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Saying What I Mean and Meaning What I Say

What do you do when your principal comes to you and says, “We’re in need of a full-time teacher for 2nd grade yesterday?” If you are Brian Duggan of Congress Heights, in Washington DC, your response is simple. I’ll do it!

Brian began developing his skills as a No-Nonsense Nurturer® (NNN) in August 2015 when he accepted the position as a Real-Time Teacher Coach (RTTC). Now, when confronted with a challenge that some may have shied away from, Brian responded, “I am the Literacy Instructional Coach who, for the last three months, has been working really hard telling teachers the best practices to employ in their classrooms. Now, I will have an opportunity to truly model the action steps I’ve asked my colleagues to not only try but also master.”

I sat down with Brian for a more in-depth look at what he accomplished in those 2 months in the classroom and the impact on his leadership role now that he has returned to full-time coaching. Here’s what I learned.

What were the top two benefits of assuming the 2nd grade teaching position?

Brian:
1. Relationships – This year is my first year at Congress Heights and I didn’t know any of the teachers, students or families. I was able to fully immerse myself in getting to know my families and learning about the community deeply and not merely superficially. Thinking ‘things don’t work here’ when they actually can is not mere rhetoric anymore. I now have personal examples to share with my colleagues that truly resonate with them.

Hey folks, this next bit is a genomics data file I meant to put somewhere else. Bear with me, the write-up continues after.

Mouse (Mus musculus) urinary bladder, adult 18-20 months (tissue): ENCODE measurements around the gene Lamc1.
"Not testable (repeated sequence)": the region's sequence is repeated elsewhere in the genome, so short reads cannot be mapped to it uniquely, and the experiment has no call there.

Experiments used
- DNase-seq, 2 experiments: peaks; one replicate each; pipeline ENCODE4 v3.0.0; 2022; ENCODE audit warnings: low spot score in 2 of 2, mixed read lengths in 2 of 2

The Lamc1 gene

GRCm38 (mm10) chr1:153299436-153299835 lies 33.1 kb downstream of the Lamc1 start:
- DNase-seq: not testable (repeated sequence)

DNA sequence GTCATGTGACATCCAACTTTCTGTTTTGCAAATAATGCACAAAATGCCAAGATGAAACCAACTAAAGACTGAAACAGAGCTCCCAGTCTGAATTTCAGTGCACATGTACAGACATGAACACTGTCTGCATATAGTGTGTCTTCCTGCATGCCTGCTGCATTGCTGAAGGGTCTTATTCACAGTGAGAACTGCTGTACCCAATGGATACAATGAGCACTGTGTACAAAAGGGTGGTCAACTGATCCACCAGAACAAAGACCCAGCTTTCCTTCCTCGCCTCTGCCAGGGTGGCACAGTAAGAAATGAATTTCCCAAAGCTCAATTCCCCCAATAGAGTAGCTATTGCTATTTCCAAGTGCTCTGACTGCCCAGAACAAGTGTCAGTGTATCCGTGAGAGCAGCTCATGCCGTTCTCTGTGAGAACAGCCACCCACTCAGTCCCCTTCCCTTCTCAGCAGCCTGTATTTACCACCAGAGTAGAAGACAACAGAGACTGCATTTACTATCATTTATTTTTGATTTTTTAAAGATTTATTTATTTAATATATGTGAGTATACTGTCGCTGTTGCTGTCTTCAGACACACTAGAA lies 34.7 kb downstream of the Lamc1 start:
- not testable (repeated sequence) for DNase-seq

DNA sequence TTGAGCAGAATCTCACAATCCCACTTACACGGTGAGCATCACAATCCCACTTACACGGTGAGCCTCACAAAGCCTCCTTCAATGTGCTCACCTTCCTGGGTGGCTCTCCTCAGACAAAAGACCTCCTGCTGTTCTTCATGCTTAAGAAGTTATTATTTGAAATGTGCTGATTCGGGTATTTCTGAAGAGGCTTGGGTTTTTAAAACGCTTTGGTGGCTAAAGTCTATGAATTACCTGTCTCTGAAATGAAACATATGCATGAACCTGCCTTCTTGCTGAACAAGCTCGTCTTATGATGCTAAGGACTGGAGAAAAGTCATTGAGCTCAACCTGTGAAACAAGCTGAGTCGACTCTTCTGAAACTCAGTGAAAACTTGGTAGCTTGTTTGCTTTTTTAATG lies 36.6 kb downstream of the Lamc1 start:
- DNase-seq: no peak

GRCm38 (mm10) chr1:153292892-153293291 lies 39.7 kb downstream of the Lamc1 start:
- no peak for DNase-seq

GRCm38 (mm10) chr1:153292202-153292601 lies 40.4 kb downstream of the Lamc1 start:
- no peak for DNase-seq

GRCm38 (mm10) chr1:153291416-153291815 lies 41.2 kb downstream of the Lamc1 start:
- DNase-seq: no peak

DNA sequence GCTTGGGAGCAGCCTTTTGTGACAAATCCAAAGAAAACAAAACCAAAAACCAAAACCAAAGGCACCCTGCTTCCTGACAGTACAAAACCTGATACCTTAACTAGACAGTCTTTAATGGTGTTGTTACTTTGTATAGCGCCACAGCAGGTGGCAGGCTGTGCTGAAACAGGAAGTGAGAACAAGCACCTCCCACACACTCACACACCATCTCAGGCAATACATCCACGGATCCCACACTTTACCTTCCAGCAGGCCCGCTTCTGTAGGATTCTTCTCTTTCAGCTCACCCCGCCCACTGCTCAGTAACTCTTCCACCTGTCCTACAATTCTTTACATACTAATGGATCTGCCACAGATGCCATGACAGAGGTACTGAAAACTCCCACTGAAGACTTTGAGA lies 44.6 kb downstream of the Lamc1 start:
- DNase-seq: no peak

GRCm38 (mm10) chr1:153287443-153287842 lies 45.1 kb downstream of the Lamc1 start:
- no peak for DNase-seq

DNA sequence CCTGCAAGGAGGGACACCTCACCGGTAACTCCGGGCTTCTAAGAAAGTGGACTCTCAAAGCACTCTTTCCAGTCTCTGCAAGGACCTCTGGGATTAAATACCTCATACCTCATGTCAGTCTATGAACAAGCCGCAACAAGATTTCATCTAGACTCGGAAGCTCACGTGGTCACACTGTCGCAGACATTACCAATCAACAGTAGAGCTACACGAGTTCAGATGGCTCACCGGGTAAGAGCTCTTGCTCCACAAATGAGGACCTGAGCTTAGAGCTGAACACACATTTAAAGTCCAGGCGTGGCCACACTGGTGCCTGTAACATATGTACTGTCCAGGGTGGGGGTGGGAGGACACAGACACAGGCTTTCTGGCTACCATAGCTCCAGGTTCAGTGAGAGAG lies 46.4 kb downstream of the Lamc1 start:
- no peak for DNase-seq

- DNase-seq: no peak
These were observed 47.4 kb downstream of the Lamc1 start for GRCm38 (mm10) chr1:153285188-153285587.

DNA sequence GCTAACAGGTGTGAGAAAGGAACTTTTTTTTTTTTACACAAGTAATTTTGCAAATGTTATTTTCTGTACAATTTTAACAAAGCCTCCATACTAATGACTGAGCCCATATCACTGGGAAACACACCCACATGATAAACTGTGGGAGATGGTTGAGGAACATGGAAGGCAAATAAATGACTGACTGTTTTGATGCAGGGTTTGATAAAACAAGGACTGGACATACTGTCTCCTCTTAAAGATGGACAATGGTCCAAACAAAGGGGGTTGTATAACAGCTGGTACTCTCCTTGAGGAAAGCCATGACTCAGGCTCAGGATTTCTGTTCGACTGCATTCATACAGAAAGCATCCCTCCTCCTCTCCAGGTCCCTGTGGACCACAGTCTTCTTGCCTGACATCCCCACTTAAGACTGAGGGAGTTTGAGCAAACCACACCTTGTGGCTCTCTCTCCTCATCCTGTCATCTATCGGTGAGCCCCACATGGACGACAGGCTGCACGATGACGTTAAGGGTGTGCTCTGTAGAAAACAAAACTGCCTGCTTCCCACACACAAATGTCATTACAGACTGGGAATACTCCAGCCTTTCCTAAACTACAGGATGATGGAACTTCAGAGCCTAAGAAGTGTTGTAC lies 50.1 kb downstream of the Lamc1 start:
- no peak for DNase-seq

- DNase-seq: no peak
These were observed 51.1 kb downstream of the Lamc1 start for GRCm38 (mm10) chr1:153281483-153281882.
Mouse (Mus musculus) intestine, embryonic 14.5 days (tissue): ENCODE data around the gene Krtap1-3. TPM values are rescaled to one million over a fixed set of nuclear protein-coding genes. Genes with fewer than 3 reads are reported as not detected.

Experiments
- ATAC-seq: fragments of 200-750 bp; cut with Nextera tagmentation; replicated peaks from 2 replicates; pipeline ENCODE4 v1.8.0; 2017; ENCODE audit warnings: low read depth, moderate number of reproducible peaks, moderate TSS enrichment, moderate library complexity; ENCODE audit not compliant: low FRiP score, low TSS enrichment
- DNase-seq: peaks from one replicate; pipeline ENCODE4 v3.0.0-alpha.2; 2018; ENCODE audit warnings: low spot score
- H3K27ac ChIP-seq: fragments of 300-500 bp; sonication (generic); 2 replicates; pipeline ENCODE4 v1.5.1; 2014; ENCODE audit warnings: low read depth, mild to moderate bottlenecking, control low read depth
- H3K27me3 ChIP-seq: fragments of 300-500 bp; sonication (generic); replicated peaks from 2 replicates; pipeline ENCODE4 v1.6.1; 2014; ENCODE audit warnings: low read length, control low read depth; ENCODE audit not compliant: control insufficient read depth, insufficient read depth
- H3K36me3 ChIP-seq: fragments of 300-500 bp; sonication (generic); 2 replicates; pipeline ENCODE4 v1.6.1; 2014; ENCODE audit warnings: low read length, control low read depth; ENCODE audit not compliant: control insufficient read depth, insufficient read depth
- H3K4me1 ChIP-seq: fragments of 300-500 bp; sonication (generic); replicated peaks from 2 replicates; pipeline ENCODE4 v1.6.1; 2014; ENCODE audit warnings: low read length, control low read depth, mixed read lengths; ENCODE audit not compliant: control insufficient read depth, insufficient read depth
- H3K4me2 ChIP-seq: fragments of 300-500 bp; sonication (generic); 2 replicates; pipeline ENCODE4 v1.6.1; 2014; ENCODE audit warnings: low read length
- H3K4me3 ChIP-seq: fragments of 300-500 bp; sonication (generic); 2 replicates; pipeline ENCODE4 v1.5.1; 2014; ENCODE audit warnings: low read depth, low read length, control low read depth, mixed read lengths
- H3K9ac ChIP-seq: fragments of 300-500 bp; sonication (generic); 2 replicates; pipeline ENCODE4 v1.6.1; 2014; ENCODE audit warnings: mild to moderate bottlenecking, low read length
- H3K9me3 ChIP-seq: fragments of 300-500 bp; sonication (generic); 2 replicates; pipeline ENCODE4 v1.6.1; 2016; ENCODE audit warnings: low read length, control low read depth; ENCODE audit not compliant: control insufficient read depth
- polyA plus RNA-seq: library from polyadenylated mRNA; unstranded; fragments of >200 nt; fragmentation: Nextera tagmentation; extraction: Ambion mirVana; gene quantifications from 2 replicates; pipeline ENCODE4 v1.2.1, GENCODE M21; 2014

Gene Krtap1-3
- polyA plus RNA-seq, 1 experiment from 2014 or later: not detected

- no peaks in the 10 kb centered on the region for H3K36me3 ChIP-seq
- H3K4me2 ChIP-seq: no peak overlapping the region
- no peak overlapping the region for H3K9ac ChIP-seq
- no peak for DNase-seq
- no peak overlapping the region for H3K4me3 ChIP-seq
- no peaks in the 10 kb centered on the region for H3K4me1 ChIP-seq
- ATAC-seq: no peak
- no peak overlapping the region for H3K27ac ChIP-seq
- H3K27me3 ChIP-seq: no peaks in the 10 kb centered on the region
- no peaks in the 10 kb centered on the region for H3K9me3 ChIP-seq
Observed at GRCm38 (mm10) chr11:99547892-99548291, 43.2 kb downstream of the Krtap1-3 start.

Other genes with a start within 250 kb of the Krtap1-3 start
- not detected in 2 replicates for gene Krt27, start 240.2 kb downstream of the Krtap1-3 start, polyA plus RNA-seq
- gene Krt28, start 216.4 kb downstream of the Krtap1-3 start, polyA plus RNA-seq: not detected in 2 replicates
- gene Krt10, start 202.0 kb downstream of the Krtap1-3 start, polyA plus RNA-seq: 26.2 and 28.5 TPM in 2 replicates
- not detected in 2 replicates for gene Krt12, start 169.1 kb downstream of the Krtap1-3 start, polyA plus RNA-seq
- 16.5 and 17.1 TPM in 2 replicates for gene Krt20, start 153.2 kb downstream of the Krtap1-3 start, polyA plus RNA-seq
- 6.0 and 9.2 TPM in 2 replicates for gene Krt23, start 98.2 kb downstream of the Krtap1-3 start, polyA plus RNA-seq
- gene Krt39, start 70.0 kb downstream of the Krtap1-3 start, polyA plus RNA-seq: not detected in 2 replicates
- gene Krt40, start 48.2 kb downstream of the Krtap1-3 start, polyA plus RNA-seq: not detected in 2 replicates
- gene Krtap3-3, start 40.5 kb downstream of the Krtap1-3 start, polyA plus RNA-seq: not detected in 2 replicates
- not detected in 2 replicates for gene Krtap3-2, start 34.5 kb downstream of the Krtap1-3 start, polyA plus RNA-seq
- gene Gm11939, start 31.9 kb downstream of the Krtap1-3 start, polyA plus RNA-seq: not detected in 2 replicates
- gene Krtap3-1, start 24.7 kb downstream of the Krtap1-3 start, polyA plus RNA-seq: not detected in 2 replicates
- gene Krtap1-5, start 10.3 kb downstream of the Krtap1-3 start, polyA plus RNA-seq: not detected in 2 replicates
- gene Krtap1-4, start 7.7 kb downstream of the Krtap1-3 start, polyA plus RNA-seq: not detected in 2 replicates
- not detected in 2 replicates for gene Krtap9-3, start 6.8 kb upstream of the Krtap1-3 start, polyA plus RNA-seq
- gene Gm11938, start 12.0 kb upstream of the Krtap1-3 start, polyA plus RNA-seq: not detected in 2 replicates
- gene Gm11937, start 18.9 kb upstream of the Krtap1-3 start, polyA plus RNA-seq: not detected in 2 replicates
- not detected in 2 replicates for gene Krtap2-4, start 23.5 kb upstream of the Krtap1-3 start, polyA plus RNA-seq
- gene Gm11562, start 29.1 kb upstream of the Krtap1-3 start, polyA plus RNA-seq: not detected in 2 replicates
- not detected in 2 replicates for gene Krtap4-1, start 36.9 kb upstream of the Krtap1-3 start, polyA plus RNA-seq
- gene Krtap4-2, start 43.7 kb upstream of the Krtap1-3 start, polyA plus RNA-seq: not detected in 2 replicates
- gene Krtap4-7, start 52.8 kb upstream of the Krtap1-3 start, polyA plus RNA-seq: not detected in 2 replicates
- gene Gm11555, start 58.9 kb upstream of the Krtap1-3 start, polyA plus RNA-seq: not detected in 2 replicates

2. Teacher Investment – Assuming full teacher responsibilities helped me develop “street cred” with the staff. I was able to practice what I preached and that resonated with teachers. Their willingness to be coached increased dramatically. I repeatedly invited teachers to come visit my class. I can show you how to give precise directions, narrate around students to bring them back on task and how to set up a think-pair-share to get all students engaged and thinking.

As a RTTC, you are continuously building your skill set of unpacking disempowering mindsets. How has this experience helped you lead successful conversations?

Brian: My relationships with teachers are so much stronger now. When mindsets arise like, ‘our kids can’t do this’, or ‘these kids can’t do that’, I can now give them successful strategies from my personal lived experience. It’s real! It’s authentic!

We often hear the saying, “walk the talk!” Listening to the many benefits from Brian’s experience this school year, I’m wondering how other leaders are engaging in these “in the trenches” type of experiences. Perhaps, teaching a class a topic that you are passionate about for a week or meeting with a class for a project-based learning activity until the product is developed are some ways you can build stronger relationships and teacher investment.

If you have other ideas, I’d love to hear how they have impacted your leadership and ultimately student achievement!

By Eyka Stephens, Ed.D.
CT3 Associate

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